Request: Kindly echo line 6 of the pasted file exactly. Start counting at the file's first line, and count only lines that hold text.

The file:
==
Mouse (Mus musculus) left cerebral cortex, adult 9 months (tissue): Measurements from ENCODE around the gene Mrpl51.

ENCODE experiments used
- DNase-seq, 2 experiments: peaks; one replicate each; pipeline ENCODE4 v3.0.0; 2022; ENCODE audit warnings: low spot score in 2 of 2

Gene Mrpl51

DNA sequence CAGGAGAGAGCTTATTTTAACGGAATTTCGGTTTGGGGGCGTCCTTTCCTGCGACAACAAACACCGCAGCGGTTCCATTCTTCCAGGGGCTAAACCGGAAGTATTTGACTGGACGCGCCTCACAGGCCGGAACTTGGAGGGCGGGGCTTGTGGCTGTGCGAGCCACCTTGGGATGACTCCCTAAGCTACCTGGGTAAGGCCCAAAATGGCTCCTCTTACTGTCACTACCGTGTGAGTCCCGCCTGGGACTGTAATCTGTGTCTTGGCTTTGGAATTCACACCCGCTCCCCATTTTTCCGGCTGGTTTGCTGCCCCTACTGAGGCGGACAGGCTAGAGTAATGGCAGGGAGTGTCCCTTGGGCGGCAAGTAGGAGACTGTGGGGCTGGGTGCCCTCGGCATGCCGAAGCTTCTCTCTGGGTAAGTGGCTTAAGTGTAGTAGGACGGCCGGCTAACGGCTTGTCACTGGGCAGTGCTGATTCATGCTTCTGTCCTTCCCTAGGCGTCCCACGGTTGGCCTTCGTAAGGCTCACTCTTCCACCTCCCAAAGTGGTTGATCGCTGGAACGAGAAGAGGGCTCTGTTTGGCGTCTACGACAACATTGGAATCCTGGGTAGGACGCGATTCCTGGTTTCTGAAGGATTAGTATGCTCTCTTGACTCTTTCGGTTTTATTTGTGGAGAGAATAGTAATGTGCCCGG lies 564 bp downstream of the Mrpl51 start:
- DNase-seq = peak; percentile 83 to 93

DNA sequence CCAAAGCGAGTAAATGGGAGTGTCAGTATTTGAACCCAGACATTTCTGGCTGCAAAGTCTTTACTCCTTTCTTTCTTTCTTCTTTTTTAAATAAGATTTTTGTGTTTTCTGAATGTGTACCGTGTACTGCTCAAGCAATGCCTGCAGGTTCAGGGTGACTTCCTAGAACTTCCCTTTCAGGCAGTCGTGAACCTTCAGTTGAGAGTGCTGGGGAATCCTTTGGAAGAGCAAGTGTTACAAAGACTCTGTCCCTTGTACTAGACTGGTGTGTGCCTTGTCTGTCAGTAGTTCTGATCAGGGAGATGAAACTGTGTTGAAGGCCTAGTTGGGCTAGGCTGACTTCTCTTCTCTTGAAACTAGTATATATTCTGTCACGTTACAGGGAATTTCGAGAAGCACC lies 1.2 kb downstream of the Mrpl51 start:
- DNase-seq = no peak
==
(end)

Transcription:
- DNase-seq = peak; percentile 83 to 93